This is turn triggered a Politico editorial by Morell calling the assertion “nonsense” and a “conspiracy theory,” in early summer of 2016. The Washington Post agreed, calling Trump’s claim that the United States was “actively supporting” terror groups “bizarre.” 

Which it was, sort of. It would have been more accurate to say elements within the military believed the Obama administration pursued policies that might have overestimated the strength of moderates in Syria, underestimated the possibility weapons would end up in the wrong hands, or perhaps – as analyst Hugh Roberts suggested, also in the London Review of Books– simply viewed groups like al-Nusra as “useful auxiliaries in the anti-Assad drive.” 

In any case, just a few weeks after calling Trump out about ISIS, Morell became one of the first people to accuse Trump of being an “unwitting agent” of Putin. (Oddly, about a half year after, just as the Russiagate frenzy was taking off, Morell tried to pour cold water on the furor. He said of collusion, there was “smoke, but no fire, at all.”)

All of this is perhaps-tiresome but necessary background to the Flynn story. Before Russiagate was a thought in anyone’s mind, he aroused disdain in Washington over the Syria issue from the very corners that would later accuse him of being part of a conspiracy. 

In fact, the Syria-dispute battle lines would go on to track almost exactly with Russiagate throughout, in stories involving Flynn and not. Individuals like McCain and groups like the Atlantic Council were key players in both narratives. It would be improbable if the enmity Flynn generated from his years in the DIA didn’t impact his later Russia-related media scandals, some of which were extremely fishy.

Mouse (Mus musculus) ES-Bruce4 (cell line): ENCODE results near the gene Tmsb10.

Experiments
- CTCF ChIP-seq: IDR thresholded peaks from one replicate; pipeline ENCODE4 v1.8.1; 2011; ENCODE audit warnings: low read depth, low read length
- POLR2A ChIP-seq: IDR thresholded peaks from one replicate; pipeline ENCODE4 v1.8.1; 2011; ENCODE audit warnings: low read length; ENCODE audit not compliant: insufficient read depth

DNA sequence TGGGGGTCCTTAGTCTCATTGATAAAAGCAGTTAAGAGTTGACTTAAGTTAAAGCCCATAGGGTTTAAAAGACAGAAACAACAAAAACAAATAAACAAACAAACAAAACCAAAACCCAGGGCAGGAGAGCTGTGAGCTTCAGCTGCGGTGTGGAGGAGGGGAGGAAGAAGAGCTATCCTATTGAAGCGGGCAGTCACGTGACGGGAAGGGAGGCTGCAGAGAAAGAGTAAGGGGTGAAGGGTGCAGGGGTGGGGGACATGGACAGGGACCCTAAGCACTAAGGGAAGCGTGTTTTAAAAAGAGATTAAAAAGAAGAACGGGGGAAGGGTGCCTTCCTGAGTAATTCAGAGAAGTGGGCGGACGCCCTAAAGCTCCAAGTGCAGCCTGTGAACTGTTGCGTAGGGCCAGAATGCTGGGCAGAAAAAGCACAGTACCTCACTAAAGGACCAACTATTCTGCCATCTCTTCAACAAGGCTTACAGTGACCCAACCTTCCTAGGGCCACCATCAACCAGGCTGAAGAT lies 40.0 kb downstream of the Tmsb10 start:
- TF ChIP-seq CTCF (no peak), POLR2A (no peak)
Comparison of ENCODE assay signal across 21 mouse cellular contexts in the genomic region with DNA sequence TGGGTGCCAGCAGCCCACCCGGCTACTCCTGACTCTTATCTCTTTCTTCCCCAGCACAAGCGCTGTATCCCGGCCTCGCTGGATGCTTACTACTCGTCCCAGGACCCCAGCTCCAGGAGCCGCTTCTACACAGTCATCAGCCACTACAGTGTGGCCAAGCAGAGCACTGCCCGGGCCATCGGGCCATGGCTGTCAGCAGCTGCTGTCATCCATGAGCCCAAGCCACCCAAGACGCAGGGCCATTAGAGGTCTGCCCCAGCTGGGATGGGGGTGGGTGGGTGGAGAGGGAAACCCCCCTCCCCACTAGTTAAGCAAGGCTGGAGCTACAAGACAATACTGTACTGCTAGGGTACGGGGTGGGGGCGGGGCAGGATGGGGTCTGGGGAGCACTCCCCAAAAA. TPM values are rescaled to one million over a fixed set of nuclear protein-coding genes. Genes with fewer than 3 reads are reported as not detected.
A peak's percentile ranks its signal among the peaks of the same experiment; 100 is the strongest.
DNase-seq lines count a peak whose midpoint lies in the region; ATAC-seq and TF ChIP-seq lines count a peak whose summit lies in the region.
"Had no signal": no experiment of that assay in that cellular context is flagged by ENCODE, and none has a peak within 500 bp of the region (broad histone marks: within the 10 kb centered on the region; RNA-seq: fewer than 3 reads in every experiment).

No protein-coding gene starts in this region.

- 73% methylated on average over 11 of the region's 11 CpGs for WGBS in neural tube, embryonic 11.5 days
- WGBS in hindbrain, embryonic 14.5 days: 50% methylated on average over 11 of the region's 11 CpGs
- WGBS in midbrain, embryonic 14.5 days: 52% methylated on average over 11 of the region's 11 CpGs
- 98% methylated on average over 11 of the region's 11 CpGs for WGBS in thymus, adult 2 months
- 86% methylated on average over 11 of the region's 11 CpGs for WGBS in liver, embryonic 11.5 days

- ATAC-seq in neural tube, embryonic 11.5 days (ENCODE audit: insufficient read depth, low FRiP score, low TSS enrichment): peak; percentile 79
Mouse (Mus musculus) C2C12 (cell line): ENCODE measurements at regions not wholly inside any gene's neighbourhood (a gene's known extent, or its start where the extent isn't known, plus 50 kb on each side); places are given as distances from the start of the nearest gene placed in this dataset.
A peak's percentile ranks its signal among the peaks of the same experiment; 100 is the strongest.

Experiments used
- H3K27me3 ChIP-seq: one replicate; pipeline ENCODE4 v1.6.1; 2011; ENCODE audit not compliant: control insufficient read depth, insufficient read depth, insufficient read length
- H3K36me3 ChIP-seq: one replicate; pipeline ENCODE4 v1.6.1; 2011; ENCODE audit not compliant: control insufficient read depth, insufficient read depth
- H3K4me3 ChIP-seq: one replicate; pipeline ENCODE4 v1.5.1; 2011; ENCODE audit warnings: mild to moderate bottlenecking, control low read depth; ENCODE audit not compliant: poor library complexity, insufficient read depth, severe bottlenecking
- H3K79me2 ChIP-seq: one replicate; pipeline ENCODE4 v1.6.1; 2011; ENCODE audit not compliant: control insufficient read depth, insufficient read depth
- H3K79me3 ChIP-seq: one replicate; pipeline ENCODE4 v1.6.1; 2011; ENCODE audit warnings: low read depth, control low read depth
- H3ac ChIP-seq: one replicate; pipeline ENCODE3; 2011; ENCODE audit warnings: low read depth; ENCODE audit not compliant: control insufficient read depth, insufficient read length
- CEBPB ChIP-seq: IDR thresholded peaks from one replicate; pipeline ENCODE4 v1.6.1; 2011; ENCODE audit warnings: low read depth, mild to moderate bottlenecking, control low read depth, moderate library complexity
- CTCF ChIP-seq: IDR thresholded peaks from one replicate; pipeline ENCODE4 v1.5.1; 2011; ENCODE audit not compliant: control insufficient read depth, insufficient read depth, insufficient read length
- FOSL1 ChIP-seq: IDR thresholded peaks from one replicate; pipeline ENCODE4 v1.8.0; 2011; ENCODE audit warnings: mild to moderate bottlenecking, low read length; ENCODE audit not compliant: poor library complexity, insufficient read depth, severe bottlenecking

The most transparent involved an incident in 2014 at Cambridge University, involving a PhD candidate named Svetlana Lokhova.

This story has been in the news a bit since late March, but the import of it seems to have eluded American audiences. There’s no way to juggle the details to make it anything but a bizarre intentional concoction for the benefit of the press.

To begin with, reporters from multiple news organizations, on both sides of the Atlantic, appear to have been told Flynn had an affair he did not have. Lokhova describes being asked by MSNBC reporters about the alleged relationship, saying they had been told by an intelligence source that in the CIA, “everyone knows” Flynn had the affair. Other newspapers contacted her co-workers and superiors, asking about her sex life.

I contacted four news organizations to ask if they’d been told by official sources that Flynn and Lokhova had an affair. None answered on the record, and that includes outlets like the Wall Street Journal that did respond to other queries. 

The affair tale didn’t make the papers, but stories did run about the visit Flynn made as DIA chief to a seminar at Cambridge in February of 2014, in which he allegedly paid “disconcerting” attention to Lokhova at an official dinner.

This came out in the Wall Street Journal in early 2017, under a headline suggesting the newsworthy impropriety was Flynn’s failure to disclose the contact with Lokhova. 

A “former official” told the paper Flynn was expected to “notify officials about any contacts with foreigners he didn’t know,” adding in a quote that people like Flynn are “indoctrinated to report any anomalous behavior that you detect.”

The paper added, however, that rules about such contacts aren’t “ironclad,” and quoted Dan O’Brien, chief of the DIA’s liaison office, pooh-poohing the idea this was “anomalous” contact. “Nothing rose to that level,” said O’Brien, who was there, with, he said, about twenty graduate students.

The Flynn-Lokhova encounter was a five-person conversation lasting about fifteen minutes, taking place literally under the noses of two luminaries of the British intelligence world: former Mi6 chief Sir Richard Dearlove and Mi5 historian Christopher Andrew. Lokhova was an invited, pre-approved guest, sitting next to the former head of British intelligence. 

“Everyone’s names were submitted,” Lokhova says. “The DIA was copied... The idea that this was unreported is absurd.”